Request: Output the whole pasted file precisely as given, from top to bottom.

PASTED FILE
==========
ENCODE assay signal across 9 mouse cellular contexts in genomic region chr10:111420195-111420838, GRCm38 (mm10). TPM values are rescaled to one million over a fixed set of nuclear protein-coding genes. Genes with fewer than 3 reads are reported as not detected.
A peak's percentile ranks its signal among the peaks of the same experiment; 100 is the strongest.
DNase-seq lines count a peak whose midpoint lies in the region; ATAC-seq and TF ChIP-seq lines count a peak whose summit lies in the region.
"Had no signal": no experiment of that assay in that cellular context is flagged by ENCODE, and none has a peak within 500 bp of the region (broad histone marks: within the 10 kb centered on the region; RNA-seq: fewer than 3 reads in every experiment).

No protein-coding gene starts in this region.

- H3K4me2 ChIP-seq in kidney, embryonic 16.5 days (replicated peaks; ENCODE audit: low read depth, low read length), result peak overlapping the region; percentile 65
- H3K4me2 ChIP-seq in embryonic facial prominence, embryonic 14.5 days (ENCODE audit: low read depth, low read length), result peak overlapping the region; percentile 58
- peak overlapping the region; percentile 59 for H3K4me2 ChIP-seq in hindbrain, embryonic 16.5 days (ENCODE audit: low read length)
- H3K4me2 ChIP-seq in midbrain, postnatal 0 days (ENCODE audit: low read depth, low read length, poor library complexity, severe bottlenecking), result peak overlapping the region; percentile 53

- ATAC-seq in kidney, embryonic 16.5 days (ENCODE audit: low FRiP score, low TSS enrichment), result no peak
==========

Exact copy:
ENCODE assay signal across 9 mouse cellular contexts in genomic region chr10:111420195-111420838, GRCm38 (mm10). TPM values are rescaled to one million over a fixed set of nuclear protein-coding genes. Genes with fewer than 3 reads are reported as not detected.
A peak's percentile ranks its signal among the peaks of the same experiment; 100 is the strongest.
DNase-seq lines count a peak whose midpoint lies in the region; ATAC-seq and TF ChIP-seq lines count a peak whose summit lies in the region.
"Had no signal": no experiment of that assay in that cellular context is flagged by ENCODE, and none has a peak within 500 bp of the region (broad histone marks: within the 10 kb centered on the region; RNA-seq: fewer than 3 reads in every experiment).

No protein-coding gene starts in this region.

- H3K4me2 ChIP-seq in kidney, embryonic 16.5 days (replicated peaks; ENCODE audit: low read depth, low read length), result peak overlapping the region; percentile 65
- H3K4me2 ChIP-seq in embryonic facial prominence, embryonic 14.5 days (ENCODE audit: low read depth, low read length), result peak overlapping the region; percentile 58
- peak overlapping the region; percentile 59 for H3K4me2 ChIP-seq in hindbrain, embryonic 16.5 days (ENCODE audit: low read length)
- H3K4me2 ChIP-seq in midbrain, postnatal 0 days (ENCODE audit: low read depth, low read length, poor library complexity, severe bottlenecking), result peak overlapping the region; percentile 53

- ATAC-seq in kidney, embryonic 16.5 days (ENCODE audit: low FRiP score, low TSS enrichment), result no peak